Insisting that the Stop Online Piracy Act poses no threat to the freedom and security of the internet, Rupert Murdoch has ironically taken to Twitter to protest the bill’s impending failure.
“Big bipartisan majorities both houses sold out by POTUS for search engines. How about 2.2 m workers in entertainment industry? Piracy rules”
“Nonsense argument about danger to Internet. How about Google, others blocking porn, hate speech, etc? Internet hurt?”
Of course, Mr. Murdoch is glossing over what the bill actually does, and doesn’t, do. First, it doesn’t stop piracy. At all. What is does is block the name of a website from search engines like Google. So if you were to type in “The Piratebay.org” in order to download that hot new Justin Beiber album (may I take a moment to point out that sharing the same first name causes me pain on a molecular level), the site wouldn’t come up. Of course, you can type in the IP address, 188.8.131.52, and you’re on your way to Beiber bliss. If you feel that even this low level of internet know-how is beyond you, fear not! There are already add-ons for your favorite browsers that completely, and legally, defeat the awesome power of SOPA to block websites.
Yes, it’s THAT easy to get around.
Obviously, SOPA is worthless in regards to stopping real, actual piracy. What it IS good for though, is allowing large media companies, for instance, Murdoch’s Fox, to shut down rivals like Facebook. Remember, Murdoch owned MySpace for a time and the ability to shut down competitors would have been priceless. Mr. Murdoch and his cohorts in the entertainment industry would have us believe that they would never use their power in such a heavy handed way.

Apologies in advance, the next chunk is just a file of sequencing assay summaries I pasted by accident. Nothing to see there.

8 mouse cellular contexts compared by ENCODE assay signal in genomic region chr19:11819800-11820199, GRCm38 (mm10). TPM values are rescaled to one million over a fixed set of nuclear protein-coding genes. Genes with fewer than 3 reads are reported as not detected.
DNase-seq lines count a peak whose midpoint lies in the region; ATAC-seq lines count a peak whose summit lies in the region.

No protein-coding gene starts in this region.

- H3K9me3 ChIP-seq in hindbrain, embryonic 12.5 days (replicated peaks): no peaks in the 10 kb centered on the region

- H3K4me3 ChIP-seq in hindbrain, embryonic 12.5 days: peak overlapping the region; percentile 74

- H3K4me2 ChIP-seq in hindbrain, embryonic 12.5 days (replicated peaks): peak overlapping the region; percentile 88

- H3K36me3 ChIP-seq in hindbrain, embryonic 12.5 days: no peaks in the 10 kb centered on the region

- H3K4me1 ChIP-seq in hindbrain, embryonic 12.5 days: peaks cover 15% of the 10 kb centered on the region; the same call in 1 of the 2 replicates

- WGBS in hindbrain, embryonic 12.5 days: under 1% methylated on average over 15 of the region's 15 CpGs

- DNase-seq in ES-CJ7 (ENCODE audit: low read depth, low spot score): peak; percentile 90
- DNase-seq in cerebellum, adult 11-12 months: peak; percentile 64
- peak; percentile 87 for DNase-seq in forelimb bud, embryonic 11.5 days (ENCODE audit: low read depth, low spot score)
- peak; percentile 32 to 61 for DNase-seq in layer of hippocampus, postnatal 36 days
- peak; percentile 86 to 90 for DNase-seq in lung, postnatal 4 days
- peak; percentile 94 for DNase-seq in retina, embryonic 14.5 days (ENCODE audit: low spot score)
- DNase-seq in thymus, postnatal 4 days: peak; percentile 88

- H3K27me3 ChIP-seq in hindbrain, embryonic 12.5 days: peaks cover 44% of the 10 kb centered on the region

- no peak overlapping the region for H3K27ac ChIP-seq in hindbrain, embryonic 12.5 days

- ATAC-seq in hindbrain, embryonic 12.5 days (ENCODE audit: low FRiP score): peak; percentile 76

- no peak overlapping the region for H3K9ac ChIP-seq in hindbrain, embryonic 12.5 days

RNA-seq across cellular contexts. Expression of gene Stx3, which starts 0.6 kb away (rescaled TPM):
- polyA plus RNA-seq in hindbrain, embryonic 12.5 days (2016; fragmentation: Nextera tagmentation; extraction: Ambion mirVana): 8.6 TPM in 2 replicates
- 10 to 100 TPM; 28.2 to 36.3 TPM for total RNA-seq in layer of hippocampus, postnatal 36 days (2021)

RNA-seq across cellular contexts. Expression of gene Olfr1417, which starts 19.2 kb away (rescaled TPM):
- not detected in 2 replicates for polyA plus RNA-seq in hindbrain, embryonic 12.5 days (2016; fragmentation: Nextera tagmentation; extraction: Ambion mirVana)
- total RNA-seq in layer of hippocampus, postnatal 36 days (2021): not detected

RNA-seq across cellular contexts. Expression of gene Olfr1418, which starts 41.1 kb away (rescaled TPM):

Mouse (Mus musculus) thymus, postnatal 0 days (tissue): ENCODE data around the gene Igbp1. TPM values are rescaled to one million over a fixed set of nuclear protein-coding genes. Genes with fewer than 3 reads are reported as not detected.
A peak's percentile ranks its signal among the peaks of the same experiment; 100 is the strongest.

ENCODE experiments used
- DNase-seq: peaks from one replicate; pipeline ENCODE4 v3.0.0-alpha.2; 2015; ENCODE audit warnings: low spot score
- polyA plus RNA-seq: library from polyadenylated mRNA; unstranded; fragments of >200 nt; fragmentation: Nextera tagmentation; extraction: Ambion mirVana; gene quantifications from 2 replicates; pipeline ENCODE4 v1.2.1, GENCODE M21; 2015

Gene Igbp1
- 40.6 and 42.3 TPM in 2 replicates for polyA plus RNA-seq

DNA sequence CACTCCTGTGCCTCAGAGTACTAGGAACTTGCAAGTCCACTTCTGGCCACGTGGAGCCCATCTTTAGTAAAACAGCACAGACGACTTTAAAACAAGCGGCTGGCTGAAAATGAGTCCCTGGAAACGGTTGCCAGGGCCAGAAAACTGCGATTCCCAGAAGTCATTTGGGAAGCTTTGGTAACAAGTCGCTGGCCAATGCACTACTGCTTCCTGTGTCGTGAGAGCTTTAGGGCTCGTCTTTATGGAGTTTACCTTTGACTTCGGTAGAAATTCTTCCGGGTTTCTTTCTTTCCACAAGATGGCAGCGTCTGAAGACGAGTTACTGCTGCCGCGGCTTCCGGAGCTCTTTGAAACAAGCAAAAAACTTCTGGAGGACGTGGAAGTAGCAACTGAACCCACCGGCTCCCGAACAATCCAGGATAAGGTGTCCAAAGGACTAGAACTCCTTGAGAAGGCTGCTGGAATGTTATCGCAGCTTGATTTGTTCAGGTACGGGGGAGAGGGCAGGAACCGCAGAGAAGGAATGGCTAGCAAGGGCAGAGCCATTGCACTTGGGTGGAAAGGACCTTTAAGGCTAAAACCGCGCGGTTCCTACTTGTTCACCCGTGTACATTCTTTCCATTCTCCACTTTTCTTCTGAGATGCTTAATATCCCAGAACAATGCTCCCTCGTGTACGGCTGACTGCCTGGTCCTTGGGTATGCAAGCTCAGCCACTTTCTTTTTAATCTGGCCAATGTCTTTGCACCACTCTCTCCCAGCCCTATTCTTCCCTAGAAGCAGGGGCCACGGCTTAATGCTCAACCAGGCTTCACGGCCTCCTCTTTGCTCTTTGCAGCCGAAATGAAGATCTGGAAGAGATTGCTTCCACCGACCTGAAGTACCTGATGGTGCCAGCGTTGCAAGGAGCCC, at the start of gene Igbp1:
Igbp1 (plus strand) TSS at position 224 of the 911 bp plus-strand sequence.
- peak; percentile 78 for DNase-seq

Murdoch and his buddies will absolutely use this law to crush competitors and, yes, even free speech that does not comport with their views. The fact that Democrats are supporting this makes me ill. Fortunately, the White House has come out against this assault on the freedom of the internet:
“While we believe that online piracy by foreign websites is a serious problem that requires a serious legislative response, we will not support legislation that reduces freedom of expression, increases cybersecurity risk, or undermines the dynamic, innovative global Internet”
So far, so good. And with the sister bill PIPA (Protect IP Act) running into heavy resistance from Darrel Issa (R-CA), it seems as if we’ve dodged a bullet for now. And yes, you read that correctly, a Republican is fighting tooth and nail against large corporations. That’s how bad this bill is for free expression.
Sorry, Mr. Murdoch, the United States government is not your personal police force to advance your corporate goals. You’ll have to find others ways to control that which was not meant to be controlled.